The Art of the Non-Apology Apology

The “reckoning” has provided a rich harvest of phony acts of contrition, introducing a few novelties into the art of the non-apology apology. Public figures used to like the amorphous formula “mistakes were made,” as if assaulting a woman was on the same level as losing your car keys. But that has fallen out of favor and now crisis management teams craft more ambitious apologies. They, of course, prove just as empty and craven upon closer inspection.

A glaze of therapeutic babble and high-sounding subjectivism, the apologies have followed the same basic pattern: deny the accuracy of the victim’s “experience,” then profess great respect for the denied experience while throwing in a few grand-sounding points about the vast enlightenment the supposedly false charges have occasioned.

The presumption of the apologies is perhaps their most inadvertently amusing aspect. Take MSNBC pundit Mark Halperin’s let’s-solve-this-problem-together tone in his apology: “I hope not only will women going forward be more confident in speaking up, but also that we as an industry and society can create an atmosphere that no longer tolerates this kind of behavior.” Ever the know-it-all, Halperin couldn’t resist lecturing others on how to remedy a problem he helped create.

Al Franken, whose line of accusers keeps lengthening, says that we all have a lot to learn from all the stuff he says that he didn’t do. In a ludicrous attempt at a kind of retroactive chivalry, Franken insinuated that he was not challenging the charges vigorously, lest that retard society’s deepening respect for women: “And the truth is, what people think of me in light of this is far less important than what people think of women who continue to come forward to tell their stories.” Wow, how noble of him. What a gentleman. The charges are unfair, he implies, but he is going to endure them as the price one must pay for a more enlightened society.

Franken may have borrowed this touch from Halperin’s note. In a credit-seeking aside, Halperin informed his victims that he had “not read these accounts looking for discrepancies or inconsistencies,” as if that was very generous of him, and that “some of the allegations that have been made are not true” but that is a “small point in the scheme of things.” How big of him.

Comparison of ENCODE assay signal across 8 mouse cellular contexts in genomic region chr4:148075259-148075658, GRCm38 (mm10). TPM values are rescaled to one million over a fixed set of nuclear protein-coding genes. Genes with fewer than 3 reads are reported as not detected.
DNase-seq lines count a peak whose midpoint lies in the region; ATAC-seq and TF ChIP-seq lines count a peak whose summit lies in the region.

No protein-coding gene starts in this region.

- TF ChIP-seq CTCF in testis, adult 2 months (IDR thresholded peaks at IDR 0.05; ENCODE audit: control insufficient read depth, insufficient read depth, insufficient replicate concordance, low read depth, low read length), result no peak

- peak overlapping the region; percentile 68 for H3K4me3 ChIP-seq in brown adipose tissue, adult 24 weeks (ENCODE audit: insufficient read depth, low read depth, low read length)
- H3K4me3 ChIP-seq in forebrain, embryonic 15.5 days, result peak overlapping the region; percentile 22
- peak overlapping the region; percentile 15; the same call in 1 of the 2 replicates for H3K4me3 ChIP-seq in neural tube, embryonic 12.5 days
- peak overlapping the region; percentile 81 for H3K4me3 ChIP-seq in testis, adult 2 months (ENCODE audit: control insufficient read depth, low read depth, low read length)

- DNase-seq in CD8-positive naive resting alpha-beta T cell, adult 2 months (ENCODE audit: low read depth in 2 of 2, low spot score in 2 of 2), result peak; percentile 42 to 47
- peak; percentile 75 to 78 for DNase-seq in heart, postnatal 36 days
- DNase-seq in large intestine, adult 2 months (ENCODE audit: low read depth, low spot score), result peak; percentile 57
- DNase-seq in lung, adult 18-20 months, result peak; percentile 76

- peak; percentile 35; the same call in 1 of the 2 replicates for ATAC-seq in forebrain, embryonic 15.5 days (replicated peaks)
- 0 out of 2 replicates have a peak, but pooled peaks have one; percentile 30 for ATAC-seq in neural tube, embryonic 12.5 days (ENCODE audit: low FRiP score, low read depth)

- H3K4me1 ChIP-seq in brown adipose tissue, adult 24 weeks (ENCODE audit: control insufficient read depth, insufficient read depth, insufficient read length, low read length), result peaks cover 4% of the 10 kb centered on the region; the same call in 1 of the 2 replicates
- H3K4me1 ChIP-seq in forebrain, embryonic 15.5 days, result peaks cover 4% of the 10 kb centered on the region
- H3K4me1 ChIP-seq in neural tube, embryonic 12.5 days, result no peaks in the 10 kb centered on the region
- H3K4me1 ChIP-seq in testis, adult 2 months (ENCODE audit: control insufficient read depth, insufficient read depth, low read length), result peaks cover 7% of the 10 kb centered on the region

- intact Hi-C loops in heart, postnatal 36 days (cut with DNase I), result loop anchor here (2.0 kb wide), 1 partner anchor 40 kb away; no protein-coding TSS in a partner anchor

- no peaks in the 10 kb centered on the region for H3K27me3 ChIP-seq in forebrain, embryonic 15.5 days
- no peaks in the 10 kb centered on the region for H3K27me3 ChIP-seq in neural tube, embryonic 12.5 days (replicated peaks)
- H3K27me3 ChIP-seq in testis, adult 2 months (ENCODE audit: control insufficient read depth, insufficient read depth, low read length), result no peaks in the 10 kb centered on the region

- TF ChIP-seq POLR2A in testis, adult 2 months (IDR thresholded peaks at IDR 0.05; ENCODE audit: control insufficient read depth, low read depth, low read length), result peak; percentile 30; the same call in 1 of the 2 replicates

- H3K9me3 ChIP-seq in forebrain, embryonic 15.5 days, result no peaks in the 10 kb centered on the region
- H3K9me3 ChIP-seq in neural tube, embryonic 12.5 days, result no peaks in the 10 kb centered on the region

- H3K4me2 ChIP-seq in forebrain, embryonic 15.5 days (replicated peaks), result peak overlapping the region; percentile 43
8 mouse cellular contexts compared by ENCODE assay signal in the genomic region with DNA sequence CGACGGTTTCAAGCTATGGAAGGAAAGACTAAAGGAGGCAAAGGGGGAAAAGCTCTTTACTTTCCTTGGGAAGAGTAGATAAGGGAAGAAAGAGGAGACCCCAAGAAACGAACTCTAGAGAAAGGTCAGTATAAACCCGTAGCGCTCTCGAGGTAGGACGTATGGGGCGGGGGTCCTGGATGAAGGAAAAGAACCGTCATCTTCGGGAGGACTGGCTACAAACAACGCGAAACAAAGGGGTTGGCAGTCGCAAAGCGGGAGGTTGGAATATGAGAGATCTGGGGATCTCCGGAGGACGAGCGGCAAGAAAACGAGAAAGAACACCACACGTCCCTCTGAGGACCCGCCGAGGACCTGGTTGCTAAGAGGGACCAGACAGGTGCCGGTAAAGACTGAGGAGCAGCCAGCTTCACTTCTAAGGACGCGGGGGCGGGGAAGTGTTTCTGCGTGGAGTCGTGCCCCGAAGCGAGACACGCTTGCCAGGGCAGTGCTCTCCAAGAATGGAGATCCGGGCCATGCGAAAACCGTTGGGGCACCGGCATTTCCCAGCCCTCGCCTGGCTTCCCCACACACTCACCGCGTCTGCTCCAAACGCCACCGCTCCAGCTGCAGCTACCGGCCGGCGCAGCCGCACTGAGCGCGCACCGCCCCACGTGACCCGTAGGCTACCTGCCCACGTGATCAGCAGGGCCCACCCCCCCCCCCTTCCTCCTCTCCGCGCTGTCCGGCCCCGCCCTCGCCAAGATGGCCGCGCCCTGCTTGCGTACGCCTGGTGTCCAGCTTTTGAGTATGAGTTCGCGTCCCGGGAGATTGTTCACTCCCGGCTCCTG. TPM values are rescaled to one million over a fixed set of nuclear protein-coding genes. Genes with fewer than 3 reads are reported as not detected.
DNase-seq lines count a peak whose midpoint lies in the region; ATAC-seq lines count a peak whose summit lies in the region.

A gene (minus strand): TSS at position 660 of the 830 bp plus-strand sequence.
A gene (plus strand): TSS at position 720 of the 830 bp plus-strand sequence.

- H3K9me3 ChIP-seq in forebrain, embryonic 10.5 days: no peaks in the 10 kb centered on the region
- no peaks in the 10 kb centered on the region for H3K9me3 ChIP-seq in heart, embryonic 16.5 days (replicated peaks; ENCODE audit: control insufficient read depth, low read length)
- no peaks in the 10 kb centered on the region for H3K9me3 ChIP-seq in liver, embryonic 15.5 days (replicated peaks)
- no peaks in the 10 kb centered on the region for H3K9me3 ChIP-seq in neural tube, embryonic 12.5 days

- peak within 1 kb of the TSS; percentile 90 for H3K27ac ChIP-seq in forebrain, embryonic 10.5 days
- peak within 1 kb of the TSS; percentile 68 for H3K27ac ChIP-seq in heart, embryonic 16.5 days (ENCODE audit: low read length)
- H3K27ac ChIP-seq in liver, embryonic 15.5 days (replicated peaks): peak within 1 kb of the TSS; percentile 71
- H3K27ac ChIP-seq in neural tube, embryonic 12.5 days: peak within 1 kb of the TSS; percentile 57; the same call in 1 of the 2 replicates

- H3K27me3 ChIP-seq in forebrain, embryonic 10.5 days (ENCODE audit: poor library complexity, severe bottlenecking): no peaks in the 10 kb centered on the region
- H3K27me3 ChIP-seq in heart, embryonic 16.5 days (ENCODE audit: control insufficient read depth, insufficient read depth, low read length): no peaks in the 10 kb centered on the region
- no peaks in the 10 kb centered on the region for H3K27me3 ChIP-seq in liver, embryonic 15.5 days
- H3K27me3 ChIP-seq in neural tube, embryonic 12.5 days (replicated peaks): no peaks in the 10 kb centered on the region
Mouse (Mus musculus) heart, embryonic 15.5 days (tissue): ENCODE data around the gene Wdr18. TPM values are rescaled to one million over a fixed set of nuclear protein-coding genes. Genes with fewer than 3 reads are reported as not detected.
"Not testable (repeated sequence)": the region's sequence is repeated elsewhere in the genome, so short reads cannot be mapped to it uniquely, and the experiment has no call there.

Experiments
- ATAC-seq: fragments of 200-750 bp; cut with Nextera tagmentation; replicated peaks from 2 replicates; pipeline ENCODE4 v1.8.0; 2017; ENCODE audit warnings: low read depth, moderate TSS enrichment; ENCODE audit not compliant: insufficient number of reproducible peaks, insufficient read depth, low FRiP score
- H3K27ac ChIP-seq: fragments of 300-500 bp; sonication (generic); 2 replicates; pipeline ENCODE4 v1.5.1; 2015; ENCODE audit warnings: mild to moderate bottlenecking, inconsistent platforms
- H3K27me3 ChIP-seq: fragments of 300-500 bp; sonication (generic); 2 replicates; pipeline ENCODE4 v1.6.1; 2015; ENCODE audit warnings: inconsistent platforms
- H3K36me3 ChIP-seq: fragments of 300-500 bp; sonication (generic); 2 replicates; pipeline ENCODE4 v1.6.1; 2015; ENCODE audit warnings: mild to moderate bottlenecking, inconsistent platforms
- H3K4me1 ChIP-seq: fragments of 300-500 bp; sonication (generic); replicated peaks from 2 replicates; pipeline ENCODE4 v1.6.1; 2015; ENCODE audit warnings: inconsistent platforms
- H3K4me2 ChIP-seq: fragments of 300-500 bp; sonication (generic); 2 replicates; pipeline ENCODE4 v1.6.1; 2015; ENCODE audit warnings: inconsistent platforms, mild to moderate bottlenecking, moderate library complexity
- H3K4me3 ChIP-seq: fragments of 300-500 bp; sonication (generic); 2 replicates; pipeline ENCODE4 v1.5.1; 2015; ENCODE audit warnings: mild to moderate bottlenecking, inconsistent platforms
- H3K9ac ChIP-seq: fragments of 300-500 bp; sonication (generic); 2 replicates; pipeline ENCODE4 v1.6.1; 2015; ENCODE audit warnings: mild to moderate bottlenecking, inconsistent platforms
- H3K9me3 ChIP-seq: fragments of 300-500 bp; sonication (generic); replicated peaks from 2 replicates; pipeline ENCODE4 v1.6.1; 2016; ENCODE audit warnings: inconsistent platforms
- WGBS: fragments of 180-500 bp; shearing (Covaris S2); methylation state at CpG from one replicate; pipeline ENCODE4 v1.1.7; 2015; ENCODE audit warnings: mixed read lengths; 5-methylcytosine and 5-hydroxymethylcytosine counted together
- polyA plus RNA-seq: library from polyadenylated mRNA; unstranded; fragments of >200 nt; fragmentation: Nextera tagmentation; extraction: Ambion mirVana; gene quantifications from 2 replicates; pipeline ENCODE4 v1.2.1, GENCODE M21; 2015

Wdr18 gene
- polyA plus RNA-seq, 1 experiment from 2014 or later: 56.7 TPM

Rap mogul Russell Simmons, who is stepping down from his business even as he denies a rape charge, is also casting his passivity as a noble gesture — burned incense, as it were, to the gods of feminism. “While her memory of that evening is very different from mine, it is now clear to me that her feelings of fear and intimidation are real,” he said, explaining his resignation. “This is a time of great transition. The voices of the voiceless, those who have been hurt or shamed, deserve and need to be heard. As the corridors of power inevitably make way for a new generation, I don’t want to be a distraction so I am removing myself from the businesses that I founded.”

After feminism killed off the male chauvinist pig, it gave birth to the male feminist pig who can’t stop pontificating even after he is caught. Comedian Louis CK’s apology note started off with a brief and brisk acceptance of the charges — “These stories are true” — but then got very chatty, as if his aberrant behavior contained lessons for one and all.

Even compared to the vague and evasive character of the other notes, Matt Lauer’s apology is notable for its thinness. It is less an apology to his victims than to his public, family, and colleagues. His victims are hastily lumped in with everyone else he has “hurt.” He is “truly sorry” about the charges, then casts doubt on them: “Some of what is being said about me is untrue or mischaracterized, but there is enough truth in these stories to make me feel embarrassed and ashamed.” At least he refrains from a State of the Union-style address, though that will probably come later, maybe in an Oprah interview in which he can elaborate on “power differentials.”

NBC is home not only to fake news but also to fake apologies. It was Lauer who interviewed Brian Williams after he got caught out in his fable of stolen valor. It was a worthless interview. Williams never once acknowledged that he lied: “I told stories that were wrong. It was not from a place where I was trying to use my job and title to mislead.” He didn’t lie, but “he got it wrong.”

The key to the non-apology apology is to leave people wondering what you are apologizing for. It combines bold language with utter dishonesty. As Brian Williams put it, he was “owning up” to a lie that he never told, a baffling inaccuracy that he would dedicate himself to figuring out “how it happened.” With this fresh lie, Andy Lack sent him back on the air, albeit on one of MSNBC’s farm teams.

Here, too, Bill Clinton showed his generation the way. In 1992, the press corps knew perfectly well that he was a hopeless womanizer, but they played along with his denial of the Gennifer Flowers affair. She had phone tapes to prove the affair, the authenticity of which reporters pretended to question. On one of the tapes, Bill Clinton said that Mario Cuomo “acted” like a Mafioso, which caused Cuomo great offense. Under pressure to mollify Cuomo, Clinton decided to apologize. But for what? His campaign was claiming that the tapes were inauthentic. From such moments came today’s mess, where a lying denial and an apology have become one and the same.

George Neumayr
George Neumayr
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George Neumayr, a contributing editor to The American Spectator, is co-author of No Higher Power: Obama’s War on Religious Freedom.
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